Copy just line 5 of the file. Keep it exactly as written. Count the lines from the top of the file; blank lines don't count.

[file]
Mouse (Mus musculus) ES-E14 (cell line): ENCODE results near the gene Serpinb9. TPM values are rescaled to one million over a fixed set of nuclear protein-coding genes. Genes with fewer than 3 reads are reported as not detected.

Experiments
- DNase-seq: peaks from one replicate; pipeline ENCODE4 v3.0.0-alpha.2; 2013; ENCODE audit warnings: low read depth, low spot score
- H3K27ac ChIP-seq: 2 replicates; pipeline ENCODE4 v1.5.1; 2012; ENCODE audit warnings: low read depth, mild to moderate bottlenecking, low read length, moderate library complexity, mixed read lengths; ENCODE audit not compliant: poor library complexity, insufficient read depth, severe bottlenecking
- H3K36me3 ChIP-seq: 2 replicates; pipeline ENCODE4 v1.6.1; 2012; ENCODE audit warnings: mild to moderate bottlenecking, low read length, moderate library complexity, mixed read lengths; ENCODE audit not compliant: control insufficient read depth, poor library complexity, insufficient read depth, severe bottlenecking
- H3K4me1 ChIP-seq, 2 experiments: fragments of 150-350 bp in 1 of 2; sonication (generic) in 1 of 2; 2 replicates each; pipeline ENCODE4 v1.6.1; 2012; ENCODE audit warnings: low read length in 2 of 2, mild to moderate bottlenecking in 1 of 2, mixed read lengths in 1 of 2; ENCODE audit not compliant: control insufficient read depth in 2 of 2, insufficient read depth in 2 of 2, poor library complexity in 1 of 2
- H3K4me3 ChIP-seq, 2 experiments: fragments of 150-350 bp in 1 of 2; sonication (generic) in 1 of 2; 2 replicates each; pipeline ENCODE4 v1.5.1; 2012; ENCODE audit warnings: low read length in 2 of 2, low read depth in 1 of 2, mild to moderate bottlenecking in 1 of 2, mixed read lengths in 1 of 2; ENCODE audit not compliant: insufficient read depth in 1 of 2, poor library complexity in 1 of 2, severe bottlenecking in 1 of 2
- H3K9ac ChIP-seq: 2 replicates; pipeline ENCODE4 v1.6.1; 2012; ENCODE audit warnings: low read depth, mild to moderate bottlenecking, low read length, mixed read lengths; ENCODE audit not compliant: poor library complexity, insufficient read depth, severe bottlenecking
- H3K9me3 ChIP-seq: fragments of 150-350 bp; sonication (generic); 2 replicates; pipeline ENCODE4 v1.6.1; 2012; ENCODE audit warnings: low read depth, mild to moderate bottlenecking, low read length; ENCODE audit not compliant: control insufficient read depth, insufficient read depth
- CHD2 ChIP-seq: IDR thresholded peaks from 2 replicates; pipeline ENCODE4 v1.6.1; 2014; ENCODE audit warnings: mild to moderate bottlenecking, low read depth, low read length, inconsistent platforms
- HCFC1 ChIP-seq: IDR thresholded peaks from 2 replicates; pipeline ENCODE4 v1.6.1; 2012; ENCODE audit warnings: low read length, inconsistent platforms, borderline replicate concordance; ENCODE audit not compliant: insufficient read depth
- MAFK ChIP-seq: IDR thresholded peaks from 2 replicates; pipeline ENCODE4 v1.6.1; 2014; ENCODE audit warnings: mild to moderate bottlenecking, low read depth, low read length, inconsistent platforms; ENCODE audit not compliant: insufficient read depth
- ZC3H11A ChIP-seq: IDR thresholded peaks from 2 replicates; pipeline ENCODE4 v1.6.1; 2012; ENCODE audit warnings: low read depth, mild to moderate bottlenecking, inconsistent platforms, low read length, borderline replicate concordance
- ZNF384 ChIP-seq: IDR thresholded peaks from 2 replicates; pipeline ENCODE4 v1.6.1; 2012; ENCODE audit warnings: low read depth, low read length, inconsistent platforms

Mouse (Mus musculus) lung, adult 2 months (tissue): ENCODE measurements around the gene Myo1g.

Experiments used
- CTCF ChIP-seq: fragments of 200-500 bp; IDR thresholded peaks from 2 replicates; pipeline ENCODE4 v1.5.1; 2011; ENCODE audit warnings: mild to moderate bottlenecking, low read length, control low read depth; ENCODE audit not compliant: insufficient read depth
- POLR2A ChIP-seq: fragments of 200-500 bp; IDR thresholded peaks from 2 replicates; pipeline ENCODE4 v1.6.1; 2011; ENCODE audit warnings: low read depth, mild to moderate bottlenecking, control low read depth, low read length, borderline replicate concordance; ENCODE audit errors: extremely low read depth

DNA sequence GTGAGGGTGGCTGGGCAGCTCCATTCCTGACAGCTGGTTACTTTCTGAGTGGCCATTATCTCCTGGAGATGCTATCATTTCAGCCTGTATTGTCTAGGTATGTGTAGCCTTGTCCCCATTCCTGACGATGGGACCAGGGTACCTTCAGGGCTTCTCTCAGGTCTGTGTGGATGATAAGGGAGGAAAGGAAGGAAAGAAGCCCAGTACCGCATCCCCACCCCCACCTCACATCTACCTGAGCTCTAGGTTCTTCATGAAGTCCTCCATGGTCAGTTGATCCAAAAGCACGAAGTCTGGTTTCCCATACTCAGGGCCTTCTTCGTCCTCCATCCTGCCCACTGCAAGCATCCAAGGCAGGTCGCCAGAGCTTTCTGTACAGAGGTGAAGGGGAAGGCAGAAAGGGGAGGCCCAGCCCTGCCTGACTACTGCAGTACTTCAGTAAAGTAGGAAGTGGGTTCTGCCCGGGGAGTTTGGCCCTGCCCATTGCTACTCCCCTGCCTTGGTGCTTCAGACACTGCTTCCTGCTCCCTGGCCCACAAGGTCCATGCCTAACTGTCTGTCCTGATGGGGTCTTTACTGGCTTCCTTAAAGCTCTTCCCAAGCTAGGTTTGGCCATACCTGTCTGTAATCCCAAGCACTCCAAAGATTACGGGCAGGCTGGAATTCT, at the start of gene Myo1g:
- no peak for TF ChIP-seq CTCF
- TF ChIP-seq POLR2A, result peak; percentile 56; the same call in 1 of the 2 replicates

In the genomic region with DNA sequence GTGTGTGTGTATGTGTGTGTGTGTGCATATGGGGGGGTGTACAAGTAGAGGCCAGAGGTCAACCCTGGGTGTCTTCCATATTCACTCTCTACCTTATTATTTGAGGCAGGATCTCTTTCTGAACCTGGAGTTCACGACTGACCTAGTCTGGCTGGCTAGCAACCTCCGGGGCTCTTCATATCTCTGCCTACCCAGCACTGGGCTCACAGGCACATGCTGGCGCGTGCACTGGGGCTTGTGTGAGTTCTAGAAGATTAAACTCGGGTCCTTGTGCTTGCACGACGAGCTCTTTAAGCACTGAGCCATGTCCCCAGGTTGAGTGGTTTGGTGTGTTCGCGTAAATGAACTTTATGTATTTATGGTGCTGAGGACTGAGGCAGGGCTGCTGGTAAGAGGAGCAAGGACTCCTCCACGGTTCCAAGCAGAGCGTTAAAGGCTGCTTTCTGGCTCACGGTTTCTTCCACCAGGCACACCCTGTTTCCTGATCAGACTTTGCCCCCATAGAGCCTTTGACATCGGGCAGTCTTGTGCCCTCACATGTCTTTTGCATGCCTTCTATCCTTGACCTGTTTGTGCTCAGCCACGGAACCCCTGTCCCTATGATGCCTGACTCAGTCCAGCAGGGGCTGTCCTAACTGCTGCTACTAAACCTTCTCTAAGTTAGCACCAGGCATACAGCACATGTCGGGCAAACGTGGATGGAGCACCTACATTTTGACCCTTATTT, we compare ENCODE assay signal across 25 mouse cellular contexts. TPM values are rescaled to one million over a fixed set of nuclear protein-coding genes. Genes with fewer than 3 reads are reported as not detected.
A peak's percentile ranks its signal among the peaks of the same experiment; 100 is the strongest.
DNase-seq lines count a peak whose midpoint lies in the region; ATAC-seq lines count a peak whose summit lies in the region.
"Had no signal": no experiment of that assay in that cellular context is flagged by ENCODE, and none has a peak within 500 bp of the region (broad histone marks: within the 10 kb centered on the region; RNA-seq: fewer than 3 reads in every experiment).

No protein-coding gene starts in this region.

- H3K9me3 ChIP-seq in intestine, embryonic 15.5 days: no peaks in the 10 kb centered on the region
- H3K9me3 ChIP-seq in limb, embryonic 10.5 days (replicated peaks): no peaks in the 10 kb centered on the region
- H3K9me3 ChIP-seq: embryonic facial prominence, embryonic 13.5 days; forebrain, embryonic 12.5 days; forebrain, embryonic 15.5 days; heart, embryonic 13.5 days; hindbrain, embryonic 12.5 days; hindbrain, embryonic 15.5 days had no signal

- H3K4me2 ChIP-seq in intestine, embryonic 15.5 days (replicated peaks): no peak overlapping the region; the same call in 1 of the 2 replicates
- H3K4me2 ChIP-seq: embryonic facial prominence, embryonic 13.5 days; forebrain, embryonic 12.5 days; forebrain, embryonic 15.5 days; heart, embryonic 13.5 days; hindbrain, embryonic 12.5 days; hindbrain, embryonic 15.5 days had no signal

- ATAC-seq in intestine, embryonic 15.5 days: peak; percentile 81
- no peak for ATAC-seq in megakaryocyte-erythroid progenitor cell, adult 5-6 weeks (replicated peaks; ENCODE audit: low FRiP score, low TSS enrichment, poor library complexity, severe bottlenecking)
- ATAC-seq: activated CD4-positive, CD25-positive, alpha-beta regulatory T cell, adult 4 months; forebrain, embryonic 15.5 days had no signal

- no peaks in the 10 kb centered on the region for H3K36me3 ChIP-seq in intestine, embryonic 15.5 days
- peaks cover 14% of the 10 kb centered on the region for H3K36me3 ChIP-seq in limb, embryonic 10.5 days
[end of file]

- H3K36me3 ChIP-seq: 2 replicates; pipeline ENCODE4 v1.6.1; 2012; ENCODE audit warnings: mild to moderate bottlenecking, low read length, moderate library complexity, mixed read lengths; ENCODE audit not compliant: control insufficient read depth, poor library complexity, insufficient read depth, severe bottlenecking